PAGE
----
[¶25]   Although Van Riper does appear to have abandoned some of the claims made in the district court, his brief focuses on two of those issues in particular, and he makes passing mention of several other issues.

[¶26]   First, Van Riper claims he was subjected to retaliatory mistreatment because he was a successful "jailhouse lawyer."  The State concedes his success with respect to matters affecting him, as well as success in helping others.  As set out above, he was at one time asked to help other inmates who were not familiar with computer-based research.  However, when he was no longer permitted to provide such assistance, CCDC made other arrangements for assisting other inmates.  We do not perceive any allegations made by Van Riper as suggesting this as retaliation either for his success as a "jailhouse lawyer," or as retaliation for the instant case against CCDC and its employees.  The remainder of Van Riper's allegations we view as merely an effort by him to unsuccessfully fit the "square pegs" of his experiences into the "round holes" of the standards enunciated in Penrod v. Zavaras, 94 F.3d 1399, 1404-05 (10th Cir. 1996).  For example, Penrod averred that he was denied toothpaste to which he was entitled, and the basis for the denial was specifically stated to be the existence of his litigation.  Van Riper, on the other hand, contends CCDC personnel retaliated against him by disciplining him, but his own pleadings belie that because he admitted that he committed the offense for which he was disciplined.  His supposition was that another inmate who did the same thing was not disciplined and, therefore, it had to be that Van Riper was disciplined for retaliatory reasons.  We do not accept that reasoning process, and we agree with the district court that the allegations made by Van Riper do not demonstrate a retaliatory animus.

[¶27]   Second, Van Riper contends he was denied access to the courts because Appellee Bennick would not allow his demand under the small claims procedures to go directly to Officer McElhiney.  See Wyo. Stat. Ann. § 1-21-202(a) (LEXIS Supp. 2000).  Van Riper misconstrues that statute.  It only requires that a demand for payment of a small claim have been made and refused.  Moreover, Van Riper never did file his small claim, so exactly how the district court would have treated his pleadings is unknown.  We conclude that Van Riper's real problem is not that he was denied access to the courts but that he was denied the opportunity to nail Appellee Bennick to the courthouse door.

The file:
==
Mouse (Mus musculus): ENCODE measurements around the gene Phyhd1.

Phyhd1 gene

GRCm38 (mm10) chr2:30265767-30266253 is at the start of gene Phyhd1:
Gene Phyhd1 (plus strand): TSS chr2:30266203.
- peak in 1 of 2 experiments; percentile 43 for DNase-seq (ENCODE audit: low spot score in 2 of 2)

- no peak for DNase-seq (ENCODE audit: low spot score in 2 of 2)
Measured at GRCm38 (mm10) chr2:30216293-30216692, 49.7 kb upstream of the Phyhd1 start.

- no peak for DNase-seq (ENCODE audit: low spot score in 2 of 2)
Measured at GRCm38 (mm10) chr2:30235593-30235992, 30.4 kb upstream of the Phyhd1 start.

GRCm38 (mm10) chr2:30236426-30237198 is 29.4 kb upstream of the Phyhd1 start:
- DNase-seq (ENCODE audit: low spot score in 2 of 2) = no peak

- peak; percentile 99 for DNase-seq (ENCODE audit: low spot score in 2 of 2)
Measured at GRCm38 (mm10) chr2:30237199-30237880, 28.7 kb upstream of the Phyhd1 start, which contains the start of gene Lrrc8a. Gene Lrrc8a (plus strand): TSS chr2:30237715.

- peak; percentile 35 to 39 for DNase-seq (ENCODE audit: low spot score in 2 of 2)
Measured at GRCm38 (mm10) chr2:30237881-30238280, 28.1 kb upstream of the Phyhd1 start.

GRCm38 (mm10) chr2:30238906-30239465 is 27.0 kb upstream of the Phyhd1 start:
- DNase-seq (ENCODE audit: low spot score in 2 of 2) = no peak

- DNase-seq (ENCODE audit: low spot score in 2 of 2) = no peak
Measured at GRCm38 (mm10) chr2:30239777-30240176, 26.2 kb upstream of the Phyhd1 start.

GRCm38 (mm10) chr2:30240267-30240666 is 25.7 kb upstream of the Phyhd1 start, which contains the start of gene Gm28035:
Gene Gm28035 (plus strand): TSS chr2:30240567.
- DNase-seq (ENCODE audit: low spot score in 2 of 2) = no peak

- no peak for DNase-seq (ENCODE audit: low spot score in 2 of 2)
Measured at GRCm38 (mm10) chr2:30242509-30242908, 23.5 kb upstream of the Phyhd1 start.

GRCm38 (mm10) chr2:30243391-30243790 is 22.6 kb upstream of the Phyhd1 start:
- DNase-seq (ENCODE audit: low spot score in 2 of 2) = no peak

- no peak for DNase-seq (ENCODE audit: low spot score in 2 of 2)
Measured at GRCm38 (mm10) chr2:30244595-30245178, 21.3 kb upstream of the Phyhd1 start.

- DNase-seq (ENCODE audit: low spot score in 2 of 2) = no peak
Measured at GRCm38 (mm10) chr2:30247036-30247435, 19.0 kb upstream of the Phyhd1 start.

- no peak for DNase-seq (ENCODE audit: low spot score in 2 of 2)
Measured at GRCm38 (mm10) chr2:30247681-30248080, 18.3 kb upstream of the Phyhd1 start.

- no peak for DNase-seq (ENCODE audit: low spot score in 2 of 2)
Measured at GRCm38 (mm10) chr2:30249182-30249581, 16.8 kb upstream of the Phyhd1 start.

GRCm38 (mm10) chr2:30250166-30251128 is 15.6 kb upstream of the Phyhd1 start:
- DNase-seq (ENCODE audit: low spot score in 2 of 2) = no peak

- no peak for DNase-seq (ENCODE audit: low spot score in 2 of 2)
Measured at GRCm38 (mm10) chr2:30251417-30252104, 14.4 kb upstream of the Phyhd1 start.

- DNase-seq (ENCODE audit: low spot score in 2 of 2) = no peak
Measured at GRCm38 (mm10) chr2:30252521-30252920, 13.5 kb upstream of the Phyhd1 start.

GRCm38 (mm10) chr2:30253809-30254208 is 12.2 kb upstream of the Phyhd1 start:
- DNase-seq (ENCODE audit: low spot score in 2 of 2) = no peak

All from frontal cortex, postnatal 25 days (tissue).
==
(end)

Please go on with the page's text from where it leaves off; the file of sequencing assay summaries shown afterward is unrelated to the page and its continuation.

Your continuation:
[¶28]   We agree with the district court that the remainder of Van Riper's claims were frivolous and properly dismissed under W.R.C.P. 12(b)(6), as well as 28 U.S.C. § 1915(e)(2)(B)(2) (2000).  This is especially true given that the district court did not dismiss the complaints until after summonses had been served on all Appellees and Van Riper had been given an opportunity to respond to Appellees' moving papers.

[¶29]   Van Riper suggests that he has a "right" to provide his legal services to other inmates, or at least that inmates have a "right" to consult with him.  The United States Supreme Court has, in our view, put such a construct to rest.  Discussing the topic of an inmate's right to provide legal advice in the role of a "jailhouse lawyer," the court noted that the right to provide legal advice does not necessarily follow from a right to receive legal advice:

However, even if one right followed from the other, Murphy is incorrect in his assumption that there is a free-standing right to receive legal advice.  Under our right of access precedents, inmates have a legal right to receive legal advice from other inmates only when it is a necessary "means for ensuring a reasonably adequate opportunity to present claimed violations of fundamental constitutional rights to the courts."  Lewis v. Casey, 518 U.S. 343, 350-51 (1996) (quoting Bounds v. Smith, 430 U.S. 817, 825 (1977)).

Shaw, et al. v. Murphy, 2001 WL 387410, ___ U.S. ___, ___, n.3, 121 S. Ct. 1475, ___, ___, n.3, L.Ed.2d ____ (2001) (decided April 18, 2001, slip at p. 7, n.3).

[¶30]   We will briefly mention four other issues to which Van Riper makes direct reference in his brief.

[¶31]   (1)  Exorbitant copying charges.  Van Riper points to no actual injury to himself or to any other inmate, nor does he allege that he had no other reasonable alternatives to photocopying.  See Johnson v. Moore, 926 F.2d 921, 925 (9th Cir. 1991).

[¶32]   (2)  Exorbitant phone charges.  Van Riper points to no actual injury to himself or others.  There is no authority for the proposition that prisoners are entitled to a specific rate for telephone calls.  There is nothing in Van Riper's complaint that suggests that the rates charged are so exorbitant as to deprive the inmate of phone use altogether.  See Johnson v. State of California, 207 F.3d 650, 656 (9th Cir. 2000).